SpongeBob SquarePants headstone controversy

On Wednesday 23 Oct 2013, the staff at the Spring Grove Cemetery removed a SpongeBob SquarePants headstone from the resting spot of US army corporal Kimberly Walker only one day after her funeral. The headstone was removed after the family had been given permission to use the headstone.[32] In February 2014, the cemetery and Walker's family reached an agreement and the original headstone was reinstalled with the addition of full granite slabs to shield the headstones from people passing by.[33]

See also

Notes

  1. ^ "National Register Information System". National Register of Historic Places.  
  2. ^ http://www.springgrove.org/Cemeteries.shtm
  3. ^ The Cincinnati Cemetery of Spring Grove, Report for 1857. C. F. Bradley, printers. 1857. p. 3. 
  4. ^ Picturesque Cincinnati. John Shillito Company. 1883. p. 194. 
  5. ^ "A Walk in the Park: Spring Grove Cemetery". Cincinnati.com. Retrieved July 17, 2014. 
  6. ^ Stradling, David (Oct 1, 2003). Cincinnati: From River City to Highway Metropolis. Arcadia Publishing. p. 35. Retrieved 2013-05-25. 
  7. ^ http://www.nps.gov/history/nr/listings/20070413.HTM
  8. ^ Rolfes, Steven (Oct 29, 2012). Cincinnati Landmarks. Arcadia Publishing. p. 43. Retrieved 2013-05-19. 
  9. ^ "Judge Civil War Generals". The Spring Grove Family. Retrieved July 17, 2014. 
  10. ^ "Judge Civil War Generals". The Spring Grove Family. Retrieved July 17, 2014. 
  11. ^ "Judge Civil War Generals". The Spring Grove Family. Retrieved July 17, 2014. 
  12. ^ "Judge Civil War Generals". The Spring Grove Family. Retrieved July 17, 2014.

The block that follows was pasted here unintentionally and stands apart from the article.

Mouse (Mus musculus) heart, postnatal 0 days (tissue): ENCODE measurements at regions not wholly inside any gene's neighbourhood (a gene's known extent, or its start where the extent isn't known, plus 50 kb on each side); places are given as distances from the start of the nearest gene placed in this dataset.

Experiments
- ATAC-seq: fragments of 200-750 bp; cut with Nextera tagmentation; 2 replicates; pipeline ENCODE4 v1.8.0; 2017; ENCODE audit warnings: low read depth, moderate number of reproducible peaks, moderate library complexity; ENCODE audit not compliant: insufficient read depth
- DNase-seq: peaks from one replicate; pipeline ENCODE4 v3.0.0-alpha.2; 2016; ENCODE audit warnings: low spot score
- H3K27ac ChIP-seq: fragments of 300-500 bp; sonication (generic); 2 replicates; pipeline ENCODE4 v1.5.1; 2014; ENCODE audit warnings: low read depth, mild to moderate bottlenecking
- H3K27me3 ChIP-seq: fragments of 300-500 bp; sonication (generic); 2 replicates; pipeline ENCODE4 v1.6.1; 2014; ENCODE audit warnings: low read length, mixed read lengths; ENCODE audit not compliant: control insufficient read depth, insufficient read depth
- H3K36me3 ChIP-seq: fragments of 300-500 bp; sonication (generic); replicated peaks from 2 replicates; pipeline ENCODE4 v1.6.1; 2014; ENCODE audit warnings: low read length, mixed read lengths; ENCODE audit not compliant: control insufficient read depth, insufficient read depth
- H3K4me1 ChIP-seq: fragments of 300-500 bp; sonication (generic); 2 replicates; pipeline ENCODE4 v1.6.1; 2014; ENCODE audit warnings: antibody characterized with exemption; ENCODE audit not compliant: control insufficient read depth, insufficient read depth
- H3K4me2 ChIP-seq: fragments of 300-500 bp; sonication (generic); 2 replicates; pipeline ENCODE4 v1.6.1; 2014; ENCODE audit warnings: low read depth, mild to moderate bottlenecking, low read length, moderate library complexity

13. ^ "Judge Civil War Generals". The Spring Grove Family. Retrieved July 17, 2014. 
  14. ^ "Judge Jacob Burnet". The Spring Grove Family. Retrieved July 17, 2014. 
  15. ^ Spencer, Thomas E. (1998). Where They're Buried: A Directory Containing More Than Twenty Thousand Names of Notable Persons Buried in American Cemeteries, with Listings of Many Prominent People who Were Cremated. Genealogical Publishing Com. p. 264. Retrieved 17 July 2014. 
  16. ^ "Judge Jacob Notable Burials". The Spring Grove Family. Retrieved July 17, 2014. 
  17. ^ "Judge Civil War Generals". The Spring Grove Family. Retrieved July 17, 2014. 
  18. ^ "Levi Coffin". National Park Service. Retrieved July 17, 2014. 
  19. ^ "Judge Civil War Generals". The Spring Grove Family. Retrieved July 17, 2014. 
  20. ^ Juettner, Otto (1909). 1785-1909: Daniel Drake and his followers; historical and biographical sketches. Harvey Publishing Company. p. 70. Retrieved 17 July 2014. 
  21. ^ "Judge Civil War Generals". The Spring Grove Family. Retrieved July 17, 2014. 
  22. ^ "Spring Grove Cemetery". news.cincinnati.com. Retrieved July 18, 2014.